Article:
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We need help in protecting Great Barrier Island.


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I was surprised how much I learned from investing the time to read the report (its long). KM pointed out that I didn’t know exactly what the source areas were so I decided the issue is important enoug

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Win!

 

The High Court has ruled in their favour quashing a decision from the Environmental Protection Authority, which gave Coastal Resources Limited (CRL) permission to massively increase dumping to 250,000cu/m per year.

Two island groups argued the Authority failed to consult properly with local Māori and complained there was not a single public hearing on Great Barrier.

The High Court has agreed, ordering the Authority to start again and this time to listen to its own Māori Advisory Committee on who to consult.

https://www.rnz.co.nz/news/national/404778/great-barrier-residents-win-reprieve-over-dredged-waste-increase

 

I love it when a really simple argument trumps all the specialist reports, complex arguments and convoluted BS.

1) EPA did not consult the locals, i.e. the people their decision will effect,

2) EPA did not hold a single public hearing on the Island.

 

Now they get to start again.

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Good decision by the High Court but be careful what you wish for.

Firstly for those advocating dumping on land the question is where? Soft, unconsolidated marine sediments with very high moisture content is not suitable for building or road fill without time consuming and costly treatment (lime or cement stabilisation). Therefore contractors won’t touch stuff unless required by the client, e.g. POA maintenance dredging that was cement stabilised fill for the Fergusson container terminal extension.

 

Secondly, eliminating the offshore dumping option or at least requiring dumping to move even further offshore will drive up costs for any future marine developments, potentially making them uneconomic. So goodbye to any further marina development, and hello to ongoing berth shortage and Simon Herbert’s marina oligopoly.

 

Having said all that, environmental and economic constraints on further marine development in Auckland might help support Shane Jones’ Northport dreams!

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  • 2 months later...

Protect Aotea has won a court case to prevent dumping of toxic waste sludge into the waters around Great Barrier Island, in the Hauraki Gulf. They are now pushing for a policy that offers alternatives to at-sea dumping.



In light of the latest State of the Gulf report, such a policy makes perfect sense and would benefit marine waters around all our coastline.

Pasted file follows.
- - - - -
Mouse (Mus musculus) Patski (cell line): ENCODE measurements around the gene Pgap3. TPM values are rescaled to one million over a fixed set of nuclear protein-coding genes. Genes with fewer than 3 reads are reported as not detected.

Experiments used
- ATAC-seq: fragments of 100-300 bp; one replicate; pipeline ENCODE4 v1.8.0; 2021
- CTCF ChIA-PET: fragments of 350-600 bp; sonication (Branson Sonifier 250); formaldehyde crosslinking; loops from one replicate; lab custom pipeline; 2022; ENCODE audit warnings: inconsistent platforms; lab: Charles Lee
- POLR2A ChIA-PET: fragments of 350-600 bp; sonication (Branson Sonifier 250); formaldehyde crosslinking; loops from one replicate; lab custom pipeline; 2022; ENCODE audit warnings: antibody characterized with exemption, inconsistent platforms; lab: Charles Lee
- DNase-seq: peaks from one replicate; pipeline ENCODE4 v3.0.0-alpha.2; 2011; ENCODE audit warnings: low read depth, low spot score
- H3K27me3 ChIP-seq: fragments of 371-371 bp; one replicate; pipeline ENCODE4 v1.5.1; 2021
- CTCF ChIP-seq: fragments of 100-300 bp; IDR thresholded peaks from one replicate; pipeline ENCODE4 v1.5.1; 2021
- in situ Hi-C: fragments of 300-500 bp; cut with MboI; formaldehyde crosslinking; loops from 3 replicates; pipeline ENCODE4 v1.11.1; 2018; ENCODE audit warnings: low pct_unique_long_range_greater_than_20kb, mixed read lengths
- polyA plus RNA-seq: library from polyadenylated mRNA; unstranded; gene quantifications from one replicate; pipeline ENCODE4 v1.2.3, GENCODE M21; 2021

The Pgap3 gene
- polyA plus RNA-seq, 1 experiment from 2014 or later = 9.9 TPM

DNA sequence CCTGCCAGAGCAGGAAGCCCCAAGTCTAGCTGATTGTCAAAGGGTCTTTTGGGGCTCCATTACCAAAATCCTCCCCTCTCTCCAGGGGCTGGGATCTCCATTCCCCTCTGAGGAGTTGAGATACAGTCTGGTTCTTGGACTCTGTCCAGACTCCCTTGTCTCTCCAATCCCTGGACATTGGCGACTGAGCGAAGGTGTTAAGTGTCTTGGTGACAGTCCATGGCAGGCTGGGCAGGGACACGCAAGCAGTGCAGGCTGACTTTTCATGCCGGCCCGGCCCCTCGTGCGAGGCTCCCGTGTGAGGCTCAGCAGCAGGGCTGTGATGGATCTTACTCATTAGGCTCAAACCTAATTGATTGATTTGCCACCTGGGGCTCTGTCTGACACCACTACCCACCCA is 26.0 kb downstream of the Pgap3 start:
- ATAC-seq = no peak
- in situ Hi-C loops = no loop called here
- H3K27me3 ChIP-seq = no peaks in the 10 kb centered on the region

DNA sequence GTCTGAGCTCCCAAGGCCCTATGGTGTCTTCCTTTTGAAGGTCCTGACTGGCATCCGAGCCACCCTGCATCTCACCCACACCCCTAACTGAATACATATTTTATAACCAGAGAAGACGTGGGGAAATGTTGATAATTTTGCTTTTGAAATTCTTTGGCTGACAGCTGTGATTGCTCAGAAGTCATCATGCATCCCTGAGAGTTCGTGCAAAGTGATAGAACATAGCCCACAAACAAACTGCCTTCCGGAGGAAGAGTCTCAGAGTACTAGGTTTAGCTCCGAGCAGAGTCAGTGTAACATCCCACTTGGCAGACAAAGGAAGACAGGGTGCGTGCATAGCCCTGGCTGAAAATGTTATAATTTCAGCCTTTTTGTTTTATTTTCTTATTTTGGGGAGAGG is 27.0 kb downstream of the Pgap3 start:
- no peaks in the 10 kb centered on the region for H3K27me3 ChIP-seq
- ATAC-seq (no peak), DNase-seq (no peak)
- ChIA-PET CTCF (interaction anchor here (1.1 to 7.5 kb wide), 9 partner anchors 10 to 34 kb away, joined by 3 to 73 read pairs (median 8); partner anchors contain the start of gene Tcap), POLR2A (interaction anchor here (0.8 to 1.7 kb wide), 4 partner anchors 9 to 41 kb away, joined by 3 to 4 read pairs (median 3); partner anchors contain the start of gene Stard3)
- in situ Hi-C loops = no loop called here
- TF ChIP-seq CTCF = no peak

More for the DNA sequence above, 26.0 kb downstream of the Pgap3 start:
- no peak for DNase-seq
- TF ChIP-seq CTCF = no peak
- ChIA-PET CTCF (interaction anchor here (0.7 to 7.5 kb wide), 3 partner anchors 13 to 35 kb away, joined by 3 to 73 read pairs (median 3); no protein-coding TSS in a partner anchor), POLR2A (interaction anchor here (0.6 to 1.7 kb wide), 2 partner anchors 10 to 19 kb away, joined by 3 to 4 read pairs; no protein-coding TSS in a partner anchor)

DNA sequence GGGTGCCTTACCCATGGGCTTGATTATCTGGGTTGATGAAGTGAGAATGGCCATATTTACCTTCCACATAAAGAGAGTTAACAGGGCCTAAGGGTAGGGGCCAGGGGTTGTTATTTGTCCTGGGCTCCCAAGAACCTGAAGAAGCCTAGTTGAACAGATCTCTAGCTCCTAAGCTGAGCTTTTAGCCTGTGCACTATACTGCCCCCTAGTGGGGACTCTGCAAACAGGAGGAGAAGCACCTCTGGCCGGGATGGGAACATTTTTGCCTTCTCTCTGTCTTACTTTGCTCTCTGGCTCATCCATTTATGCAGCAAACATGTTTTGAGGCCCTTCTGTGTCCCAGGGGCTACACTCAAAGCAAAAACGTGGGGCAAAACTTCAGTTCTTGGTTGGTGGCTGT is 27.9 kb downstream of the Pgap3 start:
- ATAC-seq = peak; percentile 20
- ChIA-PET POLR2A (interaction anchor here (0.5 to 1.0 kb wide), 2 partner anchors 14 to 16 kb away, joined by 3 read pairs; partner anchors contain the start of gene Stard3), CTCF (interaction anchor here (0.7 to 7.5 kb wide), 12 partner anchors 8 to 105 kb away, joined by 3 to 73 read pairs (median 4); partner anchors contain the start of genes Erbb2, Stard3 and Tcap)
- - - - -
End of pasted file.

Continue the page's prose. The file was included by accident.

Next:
http://ow.ly/AAvf50yxXdA


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Good decision by the High Court but be careful what you wish for.

Firstly for those advocating dumping on land the question is where? Soft, unconsolidated marine sediments with very high moisture content is not suitable for building or road fill without time consuming and costly treatment (lime or cement stabilisation). Therefore contractors won’t touch stuff unless required by the client, e.g. POA maintenance dredging that was cement stabilised fill for the Fergusson container terminal extension.

 

Secondly, eliminating the offshore dumping option or at least requiring dumping to move even further offshore will drive up costs for any future marine developments, potentially making them uneconomic. So goodbye to any further marina development, and hello to ongoing berth shortage and Simon Herbert’s marina oligopoly.

 

Having said all that, environmental and economic constraints on further marine development in Auckland might help support Shane Jones’ Northport dreams!

 

Where is your evidence that increased costs will result in goody to further marina developments. New Marina's have always cost more every time one is built, some with expensive all weather surrounding sea walls. Marina's built 20 years ago were considerably cheaper to build then compared to what they are today. Inflation the general increase in wealth to the middle classes and the increasing numbers in the wealthy classification pushes the demand for marina berths plus the increase in overseas visiting middle class yacht owners. To argue that dumping toxic waste or other polluting of our coastal and our exclusive economic zone waters is desirable so Marina's and such facilities can be developed is nonsense and selfish. Our fish stocks, species, numbers, and safe seafood to eat, clean and safe waters to swim in, sail, water ski, and other activities such as scuba diving, snorkley, marine reserves are far more important no matter what the cost monetary wise.

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